Professor ‘buys’ time for extra writing

Erin Ghere

Julie Schumacher might be one of the only writers to thank her children’s day-care center in her first novel, but they deserved it, she said.
Schumacher is the mother of two, a University professor, director of the Creative Writing Program and a writer hurriedly trying to finish her second novel.
“Juggling is my middle name,” she said jokingly.
But recently, she was awarded a little extra time.
A recipient of the $10,000 Loft McKnight Award in Creative Prose, Schumacher is going to use the award to “buy” herself more time. The award was given by The Loft Literacy Center in Minneapolis.
“The aim of every writer is to have more time to write,” she said.
During the school year, Schumacher doesn’t have time to write much more than short stories; in the summer months, she works on novels and longer pieces.
For five years, she has worked on the story of two adolescent girls at a turning point in their lives and describes how the influences of their parents, friends and lovers affect them, said Allison McGee, a friend and fellow writer.
It is a novel Schumacher is pushing herself to finish this summer. But she already has two books under her belt.
Novels abound
Her first award-winning novel, “The Body is Water” — the story of a pregnant, unmarried woman who moves back in with her father — was published in 1995.
The second book, published in 1997, is a collection of short stories she wrote in a decade.
Most of her writing deals with family, emotions and relationships, but not necessarily those from her own life, Schumacher said.
If she does take inspiration from her own life, it might be from her husband and two daughters, ages 8 and 11, whom she lives with in St. Paul.
To get from here to there
Born in Wilmington, Del., Schumacher was the fifth of five daughters.
She graduated from Oberlin College in Ohio with a bachelor’s degree in Spanish and Latin American studies in 1981.
Three years ago, she joined the University faculty, after earning her master’s degree and teaching elsewhere.
This year, she was appointed director of the Creative Writing Program and spent the past year learning the ropes, she said.
A master’s degree program in the English department stands out by offering writers three years of expenses-paid free time.
“Anyone who is admitted to the program is given tuition and a stipend in exchange for (teaching),” Schumacher explained.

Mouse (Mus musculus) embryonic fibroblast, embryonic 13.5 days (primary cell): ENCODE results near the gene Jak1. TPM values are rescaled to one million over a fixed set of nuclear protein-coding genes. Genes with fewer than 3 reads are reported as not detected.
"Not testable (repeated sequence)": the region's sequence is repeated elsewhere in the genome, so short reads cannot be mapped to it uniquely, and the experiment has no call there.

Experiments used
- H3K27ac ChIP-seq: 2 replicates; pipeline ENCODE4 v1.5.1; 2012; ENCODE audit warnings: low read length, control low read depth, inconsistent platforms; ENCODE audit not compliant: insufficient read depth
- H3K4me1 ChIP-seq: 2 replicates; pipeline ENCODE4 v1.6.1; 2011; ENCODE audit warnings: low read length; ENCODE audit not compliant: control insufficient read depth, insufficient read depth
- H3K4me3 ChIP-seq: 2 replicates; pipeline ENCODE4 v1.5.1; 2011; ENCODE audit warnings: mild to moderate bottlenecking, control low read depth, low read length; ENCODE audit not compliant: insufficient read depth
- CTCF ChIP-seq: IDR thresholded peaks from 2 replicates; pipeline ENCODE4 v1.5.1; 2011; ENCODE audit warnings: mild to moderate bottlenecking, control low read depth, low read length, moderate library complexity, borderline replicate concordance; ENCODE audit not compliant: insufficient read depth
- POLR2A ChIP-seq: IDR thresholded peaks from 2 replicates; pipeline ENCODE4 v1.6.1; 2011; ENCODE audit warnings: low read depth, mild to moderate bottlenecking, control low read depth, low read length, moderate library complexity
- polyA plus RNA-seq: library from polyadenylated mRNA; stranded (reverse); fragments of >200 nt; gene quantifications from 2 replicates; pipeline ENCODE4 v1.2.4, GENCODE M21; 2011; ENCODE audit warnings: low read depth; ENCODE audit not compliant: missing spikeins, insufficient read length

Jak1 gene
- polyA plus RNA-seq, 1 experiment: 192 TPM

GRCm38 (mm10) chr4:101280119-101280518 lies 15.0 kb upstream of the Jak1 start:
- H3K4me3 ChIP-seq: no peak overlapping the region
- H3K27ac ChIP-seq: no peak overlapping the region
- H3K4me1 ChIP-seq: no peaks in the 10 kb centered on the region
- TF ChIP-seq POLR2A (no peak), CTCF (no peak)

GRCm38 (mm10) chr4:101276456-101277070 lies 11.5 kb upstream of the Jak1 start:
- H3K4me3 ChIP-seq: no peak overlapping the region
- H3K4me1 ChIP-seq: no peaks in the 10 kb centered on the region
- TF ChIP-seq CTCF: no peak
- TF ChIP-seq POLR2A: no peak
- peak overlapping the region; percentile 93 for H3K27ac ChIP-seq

The program’s full funding allows writers to fully concentrate on their writing.
As director, Schumacher recruits new students, does thesis-advising for many fiction students and attracts well-known writers to speak at the University, said Leslie Cooney, creative writing program coordinator.
“(Schumacher) has been great to work with this year,” Cooney said. “She has added a lot to the program, both personally and professionally.”
In addition to her role as director, Schumacher teaches two English courses each year, primarily contemporary fiction, child narration and Latin American literature.
“The best thing about teaching is to sit in a room with a bunch of people who understand the possibilities of literature and want to talk about it,” she said.
McGee said Schumacher is unique as a writer because she wants to take time out of writing to teach others.
Keeping her sanity
The summer months and writing allow Schumacher to keep some peace of mind.
“It’s very hard to be a writer, an organized (director) of a department and a mother of two young children,” McGee said.
To do it all, she has to prioritize.
“Being a writer is who she is at the core,” McGee explained, adding that everything else falls into place around that.
With few duties as director and no courses to teach, Schumacher writes during the summer.
During the school year, she tries to set aside Fridays and an occasional weekday morning to write. But most of her writing is completed in the summer.
This summer, Schumacher is concentrating her energies on finishing her second novel. Actually, it’s been finished for some time, she said, but it’s still not quite right.
While Hollywood portrays writers as jumping out of bed in the middle of the night to pour inspiration out onto paper, Schumacher said the process is much more disciplined.
She sits down for several hours at a time, forcing herself to stay there. Some days, she will write nothing; other days, she might write several chapters.
While writing her first novel, “I taught part time, wrote part time and watched my kids part time,” Schumacher said, leading her to thank her daughters’ day care in the acknowledgements for her novel.
“She’s one of those rare people who can do it all,” McGee said.
Although her life does not leave much time for writing, Schumacher says she cannot complain.
“There is luxury in the academic life,” she said. “You end up with little pockets of time to yourself that you wouldn’t get (in another profession).”
In those pockets, she also tries to find time for other hobbies, including playing lacrosse and basketball, sewing and reading, McGee said.
Beginnings as a child
It is a “fuzzy line” when people begin to call themselves writers, Schumacher said.
She has written things down since she was a child, she said, and will continue to do so.
In the near future, she hopes to finish her second novel and publish another collection of short stories in the next few years.
“The ultimate writer’s goal is to keep going,” she said.
“Writing is what keeps me sane; it’s what I do in order to explain the world to myself,” Schumacher said.
As a child, she wrote “terrible rhyming poetry” when dying pets and other hardships urged her to write. Even then, it was her escape.
“Writing has always been a solace to me,” Schumacher said.

Erin Ghere welcomes comments at [email protected]